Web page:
It would be very interesting to know just who the "certain individuals and resources" mentioned above are. I don't think he has spoken to anyone of a traditional bent.

8 comments:

  1. I think this is what's called a dog's dinner, ie a homily by committee. If you excise the type you've bolded then the the homily makes some kind of coherent sense.
    What's in bold is the gripe of every group pushing for more power whether it be liturgical or women's "rights" in the church; a blatantly liberal agenda that sits at odds with the rest of the homily.
    I think what he meant to advance was clerical humility, laudable in itself, though not often to be found in the E&W hierarchy. Would that it were.
    Trying to be fair, on the OTT liturgical practice it may be that he wanted to stress that the cult of personality and performance has no place in the Mass but felt that he needed, or was advised, to be "inclusive" by mentioning celebration of the EF which, of course, is the antithesis of either.
    It says a number of things: that the Bishop hasn't the confidence in his own judgement and/or was hijacked by liberal advisers, he has little experience of the EF.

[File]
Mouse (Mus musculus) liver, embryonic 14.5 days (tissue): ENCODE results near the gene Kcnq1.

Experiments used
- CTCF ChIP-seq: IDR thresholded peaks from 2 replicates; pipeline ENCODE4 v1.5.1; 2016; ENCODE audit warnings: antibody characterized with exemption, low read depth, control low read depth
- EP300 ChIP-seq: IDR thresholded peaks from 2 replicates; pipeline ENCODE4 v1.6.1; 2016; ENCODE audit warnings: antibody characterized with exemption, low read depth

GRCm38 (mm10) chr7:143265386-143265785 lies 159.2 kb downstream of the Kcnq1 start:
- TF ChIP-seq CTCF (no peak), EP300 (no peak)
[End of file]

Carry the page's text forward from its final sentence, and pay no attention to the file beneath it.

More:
But, whoever wrote the homily, it was signed off by the Bishop and the result is . . . well I leave it to Dickens:" 'Tis awlus a muddle. That’s where I stick. I come to the muddle many times and agen, and I never get beyond it."

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  2. Tearing into the local Bishop has become a sad past time for those who consider themselves to be Traditional Catholics.
    The likes of James Preece and his sad band of followers trot off to Mass, only to return to happily stab the local Bishop in the back, doing it on the web of course to raise a cheap laugh.
    If this is an example of what it means to be a traddie, I think I shall give it a miss. All I see is a bunch of arrogant, self centred individual who think they own the church and are way superior to the rest of us including their local ordinary! Bishop Tom may have his failings but I would put him head and shoulders above the traditional Catholics who have criticised him on the web today.

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  3. Robert - I don't see any cheap laughs, quite the reverse.